In April 1884 Nietzsche confesses to Cécile that 1882 was horrible for him: the year when he found and lost Salomé. He tells her of his dependence on chloral hydrate, and she offers to provide him with the opium that she sometimes takes. A few days later Nietzsche meets the doctoral candidate Resa von Schirmhofer, an admirer who had written him a fan letter. Together they explore the ancient ruins near Nice, and she confesses that she became intrigued when her friend Lou showed her the photograph of herself with a whip, dominating Nietzsche and Rée. While sitting at a café in Nice, they see Cécile with a large, blond Dutchman, maestro of an Indonesian variété. A few days later they go to a Spanish bullfight, which turns out—because of French laws—to be a bloodless affair, more like a dance. Von Schirmhofer departs with a heavy heart, as she writes to Meysenbug, reporting Nietzsche's fears that he will die in madness, like his father. Nietzsche has the fourth book [End Page 339] of Zarathustra privately printed in a small edition and sends copies to several people he regards as disciples—among them Lanzky and von Druskowitz—but almost immediately, disappointed in his "disciples," demands that the copies be returned.
In the winter of 1886–87, by the same sort of chance that introduced him years before to Schopenhauer, he comes across a copy of Dostoyevsky's Notes from Underground, which Cécile reads to her nearly blind friend and which impresses him profoundly. Inspired by his acquaintance with Dostoyevsky, Nietzsche is consumed by the idea of doppelgänger (doubles). Cécile recalls a man she saw in the bookstore who bore an uncanny resemblance to Nietzsche. In turn, Nietzsche tells her about a weird experience in Sils Maria, when he shared a coach to St. Moritz with a man whom he took for his double. It turned out to be the man whom Nietzsche termed the Kaiser of Brazil, who was greeted at the station by his entourage.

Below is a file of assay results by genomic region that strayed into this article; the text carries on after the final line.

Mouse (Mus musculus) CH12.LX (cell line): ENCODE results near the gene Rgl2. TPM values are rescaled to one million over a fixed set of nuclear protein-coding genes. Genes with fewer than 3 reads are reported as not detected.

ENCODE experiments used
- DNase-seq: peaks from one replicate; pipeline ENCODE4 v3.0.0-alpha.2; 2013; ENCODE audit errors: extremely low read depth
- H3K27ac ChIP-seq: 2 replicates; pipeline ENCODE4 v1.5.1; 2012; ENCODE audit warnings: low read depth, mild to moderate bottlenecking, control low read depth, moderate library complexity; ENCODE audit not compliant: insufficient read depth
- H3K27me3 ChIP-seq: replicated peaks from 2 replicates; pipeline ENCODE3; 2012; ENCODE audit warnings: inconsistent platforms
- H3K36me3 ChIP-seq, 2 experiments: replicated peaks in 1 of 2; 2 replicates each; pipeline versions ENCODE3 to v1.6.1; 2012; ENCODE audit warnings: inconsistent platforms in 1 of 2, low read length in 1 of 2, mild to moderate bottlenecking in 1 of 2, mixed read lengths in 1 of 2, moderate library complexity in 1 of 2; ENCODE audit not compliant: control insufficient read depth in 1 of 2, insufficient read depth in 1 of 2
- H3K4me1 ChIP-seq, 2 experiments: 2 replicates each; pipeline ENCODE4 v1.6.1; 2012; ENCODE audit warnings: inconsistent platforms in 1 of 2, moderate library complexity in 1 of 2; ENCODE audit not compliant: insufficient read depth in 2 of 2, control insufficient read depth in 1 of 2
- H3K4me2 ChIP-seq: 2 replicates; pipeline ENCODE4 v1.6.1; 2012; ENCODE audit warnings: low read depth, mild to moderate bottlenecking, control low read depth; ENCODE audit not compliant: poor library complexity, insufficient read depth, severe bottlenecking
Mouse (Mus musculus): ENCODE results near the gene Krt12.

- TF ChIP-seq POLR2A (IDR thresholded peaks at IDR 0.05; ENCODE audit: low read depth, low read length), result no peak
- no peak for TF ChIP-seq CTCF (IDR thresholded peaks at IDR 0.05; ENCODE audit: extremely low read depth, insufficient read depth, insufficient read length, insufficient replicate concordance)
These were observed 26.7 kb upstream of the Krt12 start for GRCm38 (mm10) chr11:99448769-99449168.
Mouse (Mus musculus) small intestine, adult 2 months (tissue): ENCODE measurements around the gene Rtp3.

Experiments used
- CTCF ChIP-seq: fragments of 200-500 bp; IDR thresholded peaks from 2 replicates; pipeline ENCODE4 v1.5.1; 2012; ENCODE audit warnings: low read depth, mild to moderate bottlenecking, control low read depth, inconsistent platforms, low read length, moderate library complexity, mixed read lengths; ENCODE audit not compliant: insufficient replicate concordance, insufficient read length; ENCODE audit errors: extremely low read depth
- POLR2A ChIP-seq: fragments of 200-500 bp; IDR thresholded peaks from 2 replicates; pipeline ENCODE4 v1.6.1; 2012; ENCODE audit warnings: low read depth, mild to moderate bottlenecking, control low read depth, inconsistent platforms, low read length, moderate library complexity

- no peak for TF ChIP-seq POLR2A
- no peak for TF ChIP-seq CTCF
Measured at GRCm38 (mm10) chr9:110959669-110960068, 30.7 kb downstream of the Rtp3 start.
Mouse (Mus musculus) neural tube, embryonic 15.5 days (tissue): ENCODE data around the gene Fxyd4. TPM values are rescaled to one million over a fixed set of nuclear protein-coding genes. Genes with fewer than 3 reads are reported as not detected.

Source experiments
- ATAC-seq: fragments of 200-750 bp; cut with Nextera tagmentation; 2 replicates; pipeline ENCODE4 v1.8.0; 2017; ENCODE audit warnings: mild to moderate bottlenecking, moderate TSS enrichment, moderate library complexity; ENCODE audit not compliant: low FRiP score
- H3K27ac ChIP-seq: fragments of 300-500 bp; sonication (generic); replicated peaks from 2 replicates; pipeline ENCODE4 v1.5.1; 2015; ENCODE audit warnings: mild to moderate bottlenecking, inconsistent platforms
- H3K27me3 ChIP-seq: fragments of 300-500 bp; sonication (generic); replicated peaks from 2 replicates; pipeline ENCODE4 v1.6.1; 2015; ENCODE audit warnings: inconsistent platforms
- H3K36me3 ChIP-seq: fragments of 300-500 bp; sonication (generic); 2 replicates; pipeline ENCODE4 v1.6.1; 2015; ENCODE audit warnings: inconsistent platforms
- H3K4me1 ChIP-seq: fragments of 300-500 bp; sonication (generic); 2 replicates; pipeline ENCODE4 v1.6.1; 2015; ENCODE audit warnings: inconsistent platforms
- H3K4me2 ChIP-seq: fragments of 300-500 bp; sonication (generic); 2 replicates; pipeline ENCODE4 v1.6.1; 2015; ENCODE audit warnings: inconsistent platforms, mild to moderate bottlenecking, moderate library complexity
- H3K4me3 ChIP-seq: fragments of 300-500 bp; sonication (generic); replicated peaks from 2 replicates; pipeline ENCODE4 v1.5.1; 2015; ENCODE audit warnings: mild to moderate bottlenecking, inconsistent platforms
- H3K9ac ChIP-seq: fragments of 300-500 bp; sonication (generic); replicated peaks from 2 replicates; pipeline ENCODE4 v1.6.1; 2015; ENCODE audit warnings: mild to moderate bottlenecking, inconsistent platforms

Later that year Lanzky returns to report that he has been unable to find a locale more suitable for Nietzsche's projected colony for the revaluation of all values than Nice. Cécile meets and falls in love with Jean-Marie Guyau, a handsome young philosopher who became known as the French Nietzsche. During Mardi Gras festivities Cécile takes Nietzsche for a quiet walk outside the city. The philosopher is depressed by a performance of Parsifal that he recently attended in Monte Carlo and that stirred him to a reconsideration of his views regarding Wagner. Nietzsche realizes that he has failed in his mission to replace the decadence of Europe with the ideals of his Zarathustra. He tells Cécile that contradiction, failure, even ridicule constitute the true element of the philosopher and the substance from which he creates (EWN, p. 245). Cécile wants to tell Nietzsche about Guyau, who reminds her so greatly of him; but she feels that this is not the appropriate moment.
As she escorts Nietzsche back to his pension, they are stealthily shadowed by Lanzky in Mardi Gras costume. He then follows Cécile and sees her, now costumed herself, with Guyau. Realizing that he has lost everything—Cécile as well as Nietzsche—he takes the first train back to Italy. That night a tremendous earthquake shakes the Mediterranean coast. Nietzsche works right through it, even though his landlady is killed by a collapsing staircase. When he goes out to view the destruction, he learns from her grandmother that Cécile has disappeared and is presumed dead. Guyau survives with severe wounds; he dies a year later.